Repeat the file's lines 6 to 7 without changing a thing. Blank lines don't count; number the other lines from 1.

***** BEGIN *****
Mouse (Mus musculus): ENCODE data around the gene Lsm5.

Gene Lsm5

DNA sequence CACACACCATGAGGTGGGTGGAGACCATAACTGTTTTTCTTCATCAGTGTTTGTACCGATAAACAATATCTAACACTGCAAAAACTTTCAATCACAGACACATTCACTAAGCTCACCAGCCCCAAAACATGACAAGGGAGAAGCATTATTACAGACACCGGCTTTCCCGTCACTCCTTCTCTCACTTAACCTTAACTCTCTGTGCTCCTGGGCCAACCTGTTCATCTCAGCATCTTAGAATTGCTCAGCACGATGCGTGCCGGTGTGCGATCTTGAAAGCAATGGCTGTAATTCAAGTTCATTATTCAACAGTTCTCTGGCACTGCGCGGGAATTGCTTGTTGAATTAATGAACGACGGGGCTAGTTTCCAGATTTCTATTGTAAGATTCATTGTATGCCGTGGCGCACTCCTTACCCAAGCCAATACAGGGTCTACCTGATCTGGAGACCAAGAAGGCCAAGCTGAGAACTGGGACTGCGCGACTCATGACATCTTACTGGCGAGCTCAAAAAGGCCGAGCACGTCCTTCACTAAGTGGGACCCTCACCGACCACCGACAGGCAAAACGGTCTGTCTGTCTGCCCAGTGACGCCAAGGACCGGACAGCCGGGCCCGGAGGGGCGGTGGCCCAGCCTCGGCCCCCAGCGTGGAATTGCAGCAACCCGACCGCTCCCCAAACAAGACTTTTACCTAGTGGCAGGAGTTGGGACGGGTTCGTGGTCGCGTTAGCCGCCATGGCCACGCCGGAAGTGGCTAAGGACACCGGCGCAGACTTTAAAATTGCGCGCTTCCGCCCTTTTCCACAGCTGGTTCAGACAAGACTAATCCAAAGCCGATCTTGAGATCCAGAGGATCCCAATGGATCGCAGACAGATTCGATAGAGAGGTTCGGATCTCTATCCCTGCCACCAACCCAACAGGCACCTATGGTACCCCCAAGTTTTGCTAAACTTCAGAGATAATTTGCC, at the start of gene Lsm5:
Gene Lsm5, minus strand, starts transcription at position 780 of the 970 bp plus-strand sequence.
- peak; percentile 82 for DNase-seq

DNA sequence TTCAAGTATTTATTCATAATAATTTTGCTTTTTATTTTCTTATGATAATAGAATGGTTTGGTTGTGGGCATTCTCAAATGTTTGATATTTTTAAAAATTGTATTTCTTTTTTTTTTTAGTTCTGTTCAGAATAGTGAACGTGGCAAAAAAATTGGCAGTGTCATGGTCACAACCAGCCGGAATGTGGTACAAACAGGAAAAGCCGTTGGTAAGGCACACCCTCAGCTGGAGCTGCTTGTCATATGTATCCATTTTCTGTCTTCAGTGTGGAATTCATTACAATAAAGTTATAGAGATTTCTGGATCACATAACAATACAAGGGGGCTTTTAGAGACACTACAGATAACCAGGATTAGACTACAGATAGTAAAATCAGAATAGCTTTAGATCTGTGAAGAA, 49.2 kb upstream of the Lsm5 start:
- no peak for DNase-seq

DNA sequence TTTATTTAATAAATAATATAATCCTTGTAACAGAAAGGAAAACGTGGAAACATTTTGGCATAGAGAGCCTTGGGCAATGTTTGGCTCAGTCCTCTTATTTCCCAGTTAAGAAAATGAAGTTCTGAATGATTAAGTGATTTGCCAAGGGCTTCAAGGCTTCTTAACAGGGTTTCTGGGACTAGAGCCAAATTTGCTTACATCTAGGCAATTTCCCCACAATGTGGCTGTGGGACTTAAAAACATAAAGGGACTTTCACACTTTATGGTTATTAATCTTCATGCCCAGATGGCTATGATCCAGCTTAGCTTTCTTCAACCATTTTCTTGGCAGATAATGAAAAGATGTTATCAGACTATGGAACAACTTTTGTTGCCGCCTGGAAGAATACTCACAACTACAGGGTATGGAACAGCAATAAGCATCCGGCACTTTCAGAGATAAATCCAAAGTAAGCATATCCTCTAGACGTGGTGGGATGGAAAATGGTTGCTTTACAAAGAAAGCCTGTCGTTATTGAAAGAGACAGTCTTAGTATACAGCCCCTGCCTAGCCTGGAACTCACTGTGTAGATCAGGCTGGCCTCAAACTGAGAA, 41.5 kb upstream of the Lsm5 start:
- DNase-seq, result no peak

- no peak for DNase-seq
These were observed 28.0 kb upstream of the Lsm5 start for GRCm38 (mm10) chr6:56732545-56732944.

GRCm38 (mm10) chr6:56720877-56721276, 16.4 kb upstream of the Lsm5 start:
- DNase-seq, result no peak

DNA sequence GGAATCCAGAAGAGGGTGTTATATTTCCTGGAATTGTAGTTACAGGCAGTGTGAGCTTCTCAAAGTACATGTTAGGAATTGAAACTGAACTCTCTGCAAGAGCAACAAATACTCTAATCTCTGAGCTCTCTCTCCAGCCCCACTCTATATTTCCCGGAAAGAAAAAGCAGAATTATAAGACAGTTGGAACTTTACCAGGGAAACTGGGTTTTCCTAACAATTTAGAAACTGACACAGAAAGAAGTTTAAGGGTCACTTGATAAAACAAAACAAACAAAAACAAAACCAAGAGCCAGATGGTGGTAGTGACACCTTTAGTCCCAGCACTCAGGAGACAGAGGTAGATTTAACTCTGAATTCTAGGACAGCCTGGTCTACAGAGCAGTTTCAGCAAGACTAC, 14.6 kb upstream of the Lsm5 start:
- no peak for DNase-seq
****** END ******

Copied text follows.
DNA sequence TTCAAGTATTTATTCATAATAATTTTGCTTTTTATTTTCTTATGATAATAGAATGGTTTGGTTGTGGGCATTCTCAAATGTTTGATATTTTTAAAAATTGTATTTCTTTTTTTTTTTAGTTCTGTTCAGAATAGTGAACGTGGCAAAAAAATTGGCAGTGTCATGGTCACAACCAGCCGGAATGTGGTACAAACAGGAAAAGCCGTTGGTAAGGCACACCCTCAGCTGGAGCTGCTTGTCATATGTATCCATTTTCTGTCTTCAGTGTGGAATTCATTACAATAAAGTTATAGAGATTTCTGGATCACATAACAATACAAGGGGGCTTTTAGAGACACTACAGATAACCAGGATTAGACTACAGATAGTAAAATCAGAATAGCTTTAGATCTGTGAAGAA, 49.2 kb upstream of the Lsm5 start:
- no peak for DNase-seq